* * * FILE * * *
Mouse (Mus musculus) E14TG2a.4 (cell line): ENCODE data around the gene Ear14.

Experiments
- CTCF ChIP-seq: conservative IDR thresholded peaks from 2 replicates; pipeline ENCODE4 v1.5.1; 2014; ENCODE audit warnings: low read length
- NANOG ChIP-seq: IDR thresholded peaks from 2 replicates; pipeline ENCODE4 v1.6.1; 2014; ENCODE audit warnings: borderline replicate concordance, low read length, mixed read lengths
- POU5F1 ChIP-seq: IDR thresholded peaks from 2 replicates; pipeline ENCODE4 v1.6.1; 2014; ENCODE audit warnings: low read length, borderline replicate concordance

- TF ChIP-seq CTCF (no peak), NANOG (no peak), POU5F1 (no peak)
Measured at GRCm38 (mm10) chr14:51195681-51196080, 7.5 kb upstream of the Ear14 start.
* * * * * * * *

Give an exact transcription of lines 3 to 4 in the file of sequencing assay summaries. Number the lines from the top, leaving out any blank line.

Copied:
- CTCF ChIP-seq: conservative IDR thresholded peaks from 2 replicates; pipeline ENCODE4 v1.5.1; 2014; ENCODE audit warnings: low read length
- NANOG ChIP-seq: IDR thresholded peaks from 2 replicates; pipeline ENCODE4 v1.6.1; 2014; ENCODE audit warnings: borderline replicate concordance, low read length, mixed read lengths